FIG. 2 illustrates an alternative embodiment of a test system 200. The system 200 includes the entities and components of the system 100 of FIG. 1. The system 200 can further comprise a state component 202 that periodically saves system state 204 of the SUT 106, represented as saved system state 206. The saved system state 206 is used to bring the SUT 106 to a prior known state, if desired. The saved system state 206 obtained from the SUT 106 can be used to bring a different SUT 208 to the prior known state that is derived from the SUT 106. The saved system state 206 can be used with a test model 210 to enable tests to be adapted to other system state. The test model 210 can be developed from existing system state and snapshots of the system state obtained as part of testing the SUT 106.
 The system 200 can further comprise other entities (not shown, but described herein below) such as a template that specifies parameters of randomization for random test actions and verifications, and a test script generated from the template that invokes test actions and verification based on expected states from a test model. The test script enables querying of the system state 204, restoration of the system state 204, and verification of system state 204 of the SUT 106.
 FIG. 3 illustrates an exemplary script generator and execution system 300 for testing a system under test. A script generator 302 takes a template file (also referred to as a template script) as input, performs randomization and test model logic, and then determines the actual test commands to be executed.
 The following definitions will be used in describing the architecture. An SUT can be a cluster, another distributed system, or a single system. A template file is a script (e.g., created by an end-user) used as input to a command script generator. The template file serves as a template on which the actual test script will be generated. The template file can include randomization and variables which will be processed by the command script generator in order to generate a deterministic test script.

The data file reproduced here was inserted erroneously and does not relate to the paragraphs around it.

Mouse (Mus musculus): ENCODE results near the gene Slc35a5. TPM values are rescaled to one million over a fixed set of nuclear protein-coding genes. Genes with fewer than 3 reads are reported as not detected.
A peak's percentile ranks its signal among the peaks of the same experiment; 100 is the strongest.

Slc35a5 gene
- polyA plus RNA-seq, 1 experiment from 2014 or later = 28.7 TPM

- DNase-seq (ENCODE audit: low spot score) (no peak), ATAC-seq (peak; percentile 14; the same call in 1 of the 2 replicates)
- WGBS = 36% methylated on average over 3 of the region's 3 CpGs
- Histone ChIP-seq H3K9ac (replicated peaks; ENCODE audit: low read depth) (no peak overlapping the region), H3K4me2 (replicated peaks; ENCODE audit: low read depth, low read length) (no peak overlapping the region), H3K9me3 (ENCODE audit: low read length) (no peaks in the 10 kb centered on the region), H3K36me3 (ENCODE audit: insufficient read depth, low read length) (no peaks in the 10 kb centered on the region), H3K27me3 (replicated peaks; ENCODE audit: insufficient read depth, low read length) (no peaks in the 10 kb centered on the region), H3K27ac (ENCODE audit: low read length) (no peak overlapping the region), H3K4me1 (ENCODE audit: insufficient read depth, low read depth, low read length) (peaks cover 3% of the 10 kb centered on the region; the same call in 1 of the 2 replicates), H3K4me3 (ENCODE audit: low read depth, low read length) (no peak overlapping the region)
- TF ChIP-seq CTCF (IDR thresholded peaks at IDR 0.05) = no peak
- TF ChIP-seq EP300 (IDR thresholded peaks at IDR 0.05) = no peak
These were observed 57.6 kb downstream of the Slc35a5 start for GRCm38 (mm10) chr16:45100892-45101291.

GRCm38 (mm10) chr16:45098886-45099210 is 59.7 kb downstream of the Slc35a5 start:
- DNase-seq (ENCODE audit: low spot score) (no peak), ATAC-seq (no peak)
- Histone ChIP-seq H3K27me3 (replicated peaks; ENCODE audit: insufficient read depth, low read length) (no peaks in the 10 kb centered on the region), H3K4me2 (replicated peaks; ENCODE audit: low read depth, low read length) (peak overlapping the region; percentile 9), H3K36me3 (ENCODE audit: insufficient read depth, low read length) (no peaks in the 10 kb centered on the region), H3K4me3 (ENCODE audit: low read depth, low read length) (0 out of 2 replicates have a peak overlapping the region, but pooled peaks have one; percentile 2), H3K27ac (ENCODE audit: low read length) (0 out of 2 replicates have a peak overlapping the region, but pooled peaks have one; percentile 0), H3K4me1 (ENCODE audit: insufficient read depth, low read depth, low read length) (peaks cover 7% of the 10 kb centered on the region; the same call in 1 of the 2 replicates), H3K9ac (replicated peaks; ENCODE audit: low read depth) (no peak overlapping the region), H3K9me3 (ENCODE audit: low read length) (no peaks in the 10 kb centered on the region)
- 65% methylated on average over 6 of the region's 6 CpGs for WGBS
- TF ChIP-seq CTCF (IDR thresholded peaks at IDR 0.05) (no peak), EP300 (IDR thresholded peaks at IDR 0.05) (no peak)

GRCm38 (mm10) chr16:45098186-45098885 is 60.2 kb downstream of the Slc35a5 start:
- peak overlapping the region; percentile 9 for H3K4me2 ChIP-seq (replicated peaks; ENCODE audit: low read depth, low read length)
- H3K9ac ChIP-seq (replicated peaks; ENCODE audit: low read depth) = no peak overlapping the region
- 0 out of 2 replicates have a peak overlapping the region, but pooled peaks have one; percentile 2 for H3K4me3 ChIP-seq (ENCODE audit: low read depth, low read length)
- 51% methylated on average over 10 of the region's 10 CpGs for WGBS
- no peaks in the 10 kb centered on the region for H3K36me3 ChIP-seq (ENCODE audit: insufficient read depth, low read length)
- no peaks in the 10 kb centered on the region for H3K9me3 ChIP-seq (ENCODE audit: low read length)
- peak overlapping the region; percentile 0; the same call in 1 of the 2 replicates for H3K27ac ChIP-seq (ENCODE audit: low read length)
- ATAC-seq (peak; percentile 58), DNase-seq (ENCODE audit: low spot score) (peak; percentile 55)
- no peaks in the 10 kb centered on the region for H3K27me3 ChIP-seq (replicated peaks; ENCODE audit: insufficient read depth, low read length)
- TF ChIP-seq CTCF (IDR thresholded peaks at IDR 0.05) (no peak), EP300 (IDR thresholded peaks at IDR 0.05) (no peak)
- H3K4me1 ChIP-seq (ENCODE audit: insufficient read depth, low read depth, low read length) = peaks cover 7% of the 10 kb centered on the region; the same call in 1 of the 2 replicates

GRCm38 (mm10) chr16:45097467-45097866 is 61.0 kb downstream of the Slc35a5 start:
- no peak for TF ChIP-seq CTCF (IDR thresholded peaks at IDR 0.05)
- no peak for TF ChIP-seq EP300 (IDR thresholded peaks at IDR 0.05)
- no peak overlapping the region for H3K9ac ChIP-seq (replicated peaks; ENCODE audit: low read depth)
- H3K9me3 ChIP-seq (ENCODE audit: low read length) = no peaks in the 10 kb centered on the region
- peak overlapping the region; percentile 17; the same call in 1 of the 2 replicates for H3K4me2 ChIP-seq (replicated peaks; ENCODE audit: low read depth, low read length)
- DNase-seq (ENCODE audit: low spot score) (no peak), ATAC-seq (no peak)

A test action is a test command to be performed on the SUT as part of a test case or scenario. A test command is a specific set of tasks (e.g., API calls, running other scripts, tests, tools, etc.) to be performed. This is the minimal unit of execution in the reproducible-random test framework. Test verification is a test command to be performed on the SUT to verify a previous action. A test execution engine 304 is the component which takes a test command script 306 and performs the commands in the script 306 in the specified dependency order.
 The test execution process involves many components. From end-to-end, the test logic flows in the following order. A user creates a script template (the template file), specifying a list of test commands to be executed, as well as a desired order, parallelism, and randomization. Generally, the script generator 302 reads the template script, processes the test logic of the template script and, generates test actions and verifications based on the template script, and optionally, a test model 308. Both actions and verifications are written as commands to a deterministic test script. Command dependencies determine execution order and concurrency, which are run by the execution engine 304. Both the script generator 302 and execution engine 304 use a script library 310 to write and read the test command script 306.